VETERANS HAVE TATTOOED FOR years, but in the late 1970s, a small group of young Vietnamese girls started putting them on for themselves.
Now the practice is spreading as a result of the war.
The VET, or Vietnamese American Veterans Association, says that since the Vietnam War began in 1975, the number of tattooed Vietnam veterans has jumped by nearly a quarter.
More than 20,000 Vietnamese American veterans have been tattooed in the past decade, and the number is expected to rise to more than 30,000 by 2021, said Mark Folland, the group’s president.
“The Vietnamese people are the ones who are going to be the beneficiaries of the tattooing,” he said.
In 2016, the U.S. Supreme Court ruled that a tattoo on the arm could be a protected form of expression, but the ruling was based on a narrow interpretation of the First Amendment.
The justices also ruled that the use of tattooing to honor a deceased veteran was not a violation of the Constitution because it was not motivated by hate speech.
Since then, the VAA says, the tattoo trend has become popular among young Vietnamese Americans and is growing nationwide.
The number of tattoos in the U: 1,086,939, according to the VCA.
According to a study by the American Tattoo Institute, a trade association for tattooists, the most popular tattoo on U..
S.-born men is a giant circle with the word “VA,” which stands for Vietnam.
Tattoo artists say they are doing it for social commentary, but Follard said that the goal is not to hurt anyone’s feelings but to express one’s love.
“If we want to do that, we can’t do it for someone’s sexual orientation or gender identity,” he told NBC News.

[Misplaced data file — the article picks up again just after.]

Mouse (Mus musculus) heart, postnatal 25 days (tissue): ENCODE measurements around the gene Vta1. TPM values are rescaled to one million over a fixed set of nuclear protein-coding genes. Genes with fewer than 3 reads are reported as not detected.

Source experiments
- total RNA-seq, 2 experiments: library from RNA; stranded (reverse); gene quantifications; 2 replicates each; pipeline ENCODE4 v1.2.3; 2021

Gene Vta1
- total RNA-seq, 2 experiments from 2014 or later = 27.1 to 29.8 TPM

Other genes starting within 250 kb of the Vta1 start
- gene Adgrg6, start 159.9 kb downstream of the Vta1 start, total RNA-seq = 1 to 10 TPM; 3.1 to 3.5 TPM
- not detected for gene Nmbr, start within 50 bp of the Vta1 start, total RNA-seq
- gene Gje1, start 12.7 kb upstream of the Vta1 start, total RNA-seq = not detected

Follie, the president of the VTA, said that tattoos are a way of showing affection to people in a relationship and also as a way to connect with other veterans.
“We want to show our respect for each other,” he explained.
The American Tattoos Institute says that in 2018, more than 6,000 tattooed vets took part in the first-ever Veterans Tattoo Day.
Folls, however, said there are also veterans who have not received tattoos but who have been turned down because of their tattoos.
Felt like a good deal, Folli said.
It took me a couple of weeks to get my first tattoo.
“That was kind of like a one-time thing,” he added.
In the early 1980s, Vietnam was ruled a communist country, and many Vietnamese Americans were denied citizenship.
“They were a little bit afraid of the government because they didn’t know how much money they would make,” Follis said.
He got a tattoo to express that.
The first one was done on his forearm, and Follies wife put it on her left arm.
“I wanted to give a little signal that I was still a Vietnamese American.
I did it on my arm and on my left arm and it went on all over my body.
The tattoo was very, very subtle,” he recalled.
“But that’s just the beginning.
I’m still a Vietnam veteran.
I still have a Vietnam flag on my shirt.”
He was accepted into the Vietnam Veterans of America (VVA) in 1995, and has tattoos on his neck, chest and right leg.
Folsons daughter, Heather, also got her tattoo.
He said she was very proud of her tattoo and that she and her family have been able to maintain a good relationship.
“You can’t be a Vietnam vet and still be a loving family.
That’s just a fact,” Folls said.
Fells wife, Cindy, said she has tattoos of her own.
“It shows you love, respect and compassion,” she said.
“All that we have is our love for our family and our country.”
Folls has been tattooing for about 15 years.
“When I first got my tattoo, I thought it was a little weird,” Fols says.
“There was nothing to explain it.”
He said he has no regrets.
“In my mind, I was like, Oh my god, I’m going to have a tattoo of my father.
It’s just part of the culture of the country,” he continued.
“Being a Vietnam-American, it was just a way for me to express myself.”
In a way, Folls says he is a symbol for the country.
“People have seen my tattoos and they have a different reaction.
They have a more positive response,” he says.
Folds of the Vietnam vets at the Vietnam Memorial in Washington, D.C., in 2014.
FOLFS SAY HE HAS NO REASON TO DISCHARGE HIS VET TATTOOS FROM A VET’S OFFICE FOR A FACT.
He has been working with the VVA for 10